Exhibitions/ Crowns of the Vajra Masters:
Ritual Art of Nepal

Crowns of the Vajra Masters:
Ritual Art of Nepal

At The Met Fifth Avenue
December 16, 2017–December 16, 2018

Exhibition Overview

The single most potent symbol of Buddhist ritual as performed in Nepal is the Vajracarya priest's crown. Five examples presented in this exhibition create a cosmic field into which viewers enter, encircled by paintings of ritual performance. The exhibition is occasioned by the recent acquisition of a superb early Vajracarya crown dating to the thirteenth or early fourteenth century; this is joined by an eighteenth-century crown already in the collection and two others recently discovered in the Department of Arms and Armor. Bronze and wooden ritual utensils, Nepalese cloth paintings, and archival photographs of ritual enactment complete the exhibition.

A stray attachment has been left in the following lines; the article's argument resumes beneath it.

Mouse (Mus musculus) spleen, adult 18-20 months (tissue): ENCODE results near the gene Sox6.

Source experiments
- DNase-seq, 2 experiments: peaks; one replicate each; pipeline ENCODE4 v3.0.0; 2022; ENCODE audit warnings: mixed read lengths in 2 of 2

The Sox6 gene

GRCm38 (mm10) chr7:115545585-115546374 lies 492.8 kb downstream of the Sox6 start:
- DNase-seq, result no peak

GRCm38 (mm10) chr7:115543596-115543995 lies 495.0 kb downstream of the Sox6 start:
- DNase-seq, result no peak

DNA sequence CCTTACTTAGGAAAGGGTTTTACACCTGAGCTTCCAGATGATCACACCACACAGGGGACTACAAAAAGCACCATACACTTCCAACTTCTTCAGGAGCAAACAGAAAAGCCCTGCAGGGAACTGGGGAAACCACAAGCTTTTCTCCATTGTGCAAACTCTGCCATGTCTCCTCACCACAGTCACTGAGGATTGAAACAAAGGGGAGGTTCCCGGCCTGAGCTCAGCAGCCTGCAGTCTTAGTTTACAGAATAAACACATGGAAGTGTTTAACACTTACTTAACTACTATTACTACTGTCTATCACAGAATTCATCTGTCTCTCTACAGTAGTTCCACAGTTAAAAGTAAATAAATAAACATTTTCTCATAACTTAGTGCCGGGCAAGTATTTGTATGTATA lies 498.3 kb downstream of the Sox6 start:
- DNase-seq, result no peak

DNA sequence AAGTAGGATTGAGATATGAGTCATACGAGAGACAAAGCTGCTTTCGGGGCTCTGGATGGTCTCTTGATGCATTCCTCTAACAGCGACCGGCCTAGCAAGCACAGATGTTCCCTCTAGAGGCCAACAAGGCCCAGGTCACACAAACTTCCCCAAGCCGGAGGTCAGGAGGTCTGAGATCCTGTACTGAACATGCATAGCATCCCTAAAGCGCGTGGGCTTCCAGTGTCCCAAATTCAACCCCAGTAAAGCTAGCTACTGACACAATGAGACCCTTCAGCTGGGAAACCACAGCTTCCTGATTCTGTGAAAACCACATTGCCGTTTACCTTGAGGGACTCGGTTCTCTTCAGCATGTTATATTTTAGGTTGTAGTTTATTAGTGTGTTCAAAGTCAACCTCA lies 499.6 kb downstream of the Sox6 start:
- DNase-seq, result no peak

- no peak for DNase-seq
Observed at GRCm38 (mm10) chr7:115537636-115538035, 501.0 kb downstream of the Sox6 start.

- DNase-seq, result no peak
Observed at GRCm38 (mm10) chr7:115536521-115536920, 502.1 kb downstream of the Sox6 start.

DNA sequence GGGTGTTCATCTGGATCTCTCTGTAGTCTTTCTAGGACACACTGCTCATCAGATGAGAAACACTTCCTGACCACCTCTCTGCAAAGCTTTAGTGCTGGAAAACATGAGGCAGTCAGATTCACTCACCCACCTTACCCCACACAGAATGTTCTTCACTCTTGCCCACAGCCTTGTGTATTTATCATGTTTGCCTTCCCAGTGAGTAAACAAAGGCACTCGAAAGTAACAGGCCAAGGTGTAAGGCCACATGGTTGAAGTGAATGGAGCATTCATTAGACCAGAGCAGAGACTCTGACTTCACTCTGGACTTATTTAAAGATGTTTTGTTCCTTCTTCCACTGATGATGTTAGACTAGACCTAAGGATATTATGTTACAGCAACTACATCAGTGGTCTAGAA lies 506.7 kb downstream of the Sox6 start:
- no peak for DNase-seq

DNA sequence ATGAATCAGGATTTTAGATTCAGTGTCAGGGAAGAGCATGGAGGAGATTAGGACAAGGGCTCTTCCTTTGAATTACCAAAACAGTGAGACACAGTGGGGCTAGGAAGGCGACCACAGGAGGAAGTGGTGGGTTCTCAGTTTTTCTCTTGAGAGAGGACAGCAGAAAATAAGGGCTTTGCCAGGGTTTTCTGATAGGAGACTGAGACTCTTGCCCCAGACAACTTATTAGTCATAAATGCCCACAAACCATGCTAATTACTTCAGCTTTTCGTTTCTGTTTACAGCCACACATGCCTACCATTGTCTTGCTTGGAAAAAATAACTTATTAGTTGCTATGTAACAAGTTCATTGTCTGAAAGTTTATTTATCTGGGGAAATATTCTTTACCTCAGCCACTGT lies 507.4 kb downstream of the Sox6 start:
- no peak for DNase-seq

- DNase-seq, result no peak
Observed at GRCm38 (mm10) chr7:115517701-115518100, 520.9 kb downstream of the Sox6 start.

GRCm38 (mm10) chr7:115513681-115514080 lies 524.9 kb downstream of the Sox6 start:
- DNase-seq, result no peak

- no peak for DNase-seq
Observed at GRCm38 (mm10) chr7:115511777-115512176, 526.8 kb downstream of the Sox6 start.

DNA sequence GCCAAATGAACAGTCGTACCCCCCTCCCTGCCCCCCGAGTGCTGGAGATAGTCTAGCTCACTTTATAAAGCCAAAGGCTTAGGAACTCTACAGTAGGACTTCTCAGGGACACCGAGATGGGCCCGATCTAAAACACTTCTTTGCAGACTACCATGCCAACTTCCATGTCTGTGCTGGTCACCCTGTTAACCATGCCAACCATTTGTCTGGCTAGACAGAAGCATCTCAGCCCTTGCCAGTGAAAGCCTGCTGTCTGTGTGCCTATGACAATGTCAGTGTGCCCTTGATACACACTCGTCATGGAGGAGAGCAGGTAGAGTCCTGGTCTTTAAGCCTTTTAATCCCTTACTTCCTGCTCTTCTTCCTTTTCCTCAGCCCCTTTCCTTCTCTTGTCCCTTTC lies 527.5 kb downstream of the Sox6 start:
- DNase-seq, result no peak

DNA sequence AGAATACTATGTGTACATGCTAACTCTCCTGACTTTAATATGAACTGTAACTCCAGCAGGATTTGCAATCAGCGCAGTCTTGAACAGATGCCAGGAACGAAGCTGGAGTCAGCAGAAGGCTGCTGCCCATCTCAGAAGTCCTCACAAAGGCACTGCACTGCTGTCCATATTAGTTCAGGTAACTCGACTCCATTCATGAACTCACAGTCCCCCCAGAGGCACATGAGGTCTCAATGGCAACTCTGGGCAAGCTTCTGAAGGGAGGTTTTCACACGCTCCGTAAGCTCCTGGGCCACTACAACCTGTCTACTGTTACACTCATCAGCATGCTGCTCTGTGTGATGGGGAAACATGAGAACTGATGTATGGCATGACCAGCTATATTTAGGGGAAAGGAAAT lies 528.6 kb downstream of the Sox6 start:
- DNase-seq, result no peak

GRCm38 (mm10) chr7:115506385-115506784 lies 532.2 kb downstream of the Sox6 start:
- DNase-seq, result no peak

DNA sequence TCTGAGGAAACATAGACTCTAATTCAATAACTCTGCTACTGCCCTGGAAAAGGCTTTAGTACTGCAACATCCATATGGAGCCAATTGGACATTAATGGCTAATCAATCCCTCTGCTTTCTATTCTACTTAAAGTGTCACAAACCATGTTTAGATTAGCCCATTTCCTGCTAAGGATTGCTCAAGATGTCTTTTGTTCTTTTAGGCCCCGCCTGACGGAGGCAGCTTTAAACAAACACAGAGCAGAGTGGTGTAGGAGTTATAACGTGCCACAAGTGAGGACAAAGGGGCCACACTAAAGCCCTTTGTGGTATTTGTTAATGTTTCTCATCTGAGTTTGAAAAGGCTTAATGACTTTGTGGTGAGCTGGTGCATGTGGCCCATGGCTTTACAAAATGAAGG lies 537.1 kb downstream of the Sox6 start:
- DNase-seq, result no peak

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Crowns of the Vajra Masters


The exhibition is made possible by The Miriam and Ira D. Wallach Foundation Fund and Dipti B. and Rakesh Mathur.

On view at The Met Fifth Avenue in

Related Content

Detail of mandala showing ritual

"Crowns of the Vajra Masters: Cosmos, Power, and Ritual," a Now at The Met blog post by Aurora Graldi, Fellow in Asian Art

Exhibition Objects

Vajracarya's ritual crown, 13th century. Nepal, Early Malla period. Gilt-copper alloy inlaid with semiprecious stones, 12 x 9 x 8 1/4 in. (30.5 x 22.9 x 21 cm). The Metropolitan Museum of Art, New York, Gift of Barbara and David Kipper, 2016 (2016.408)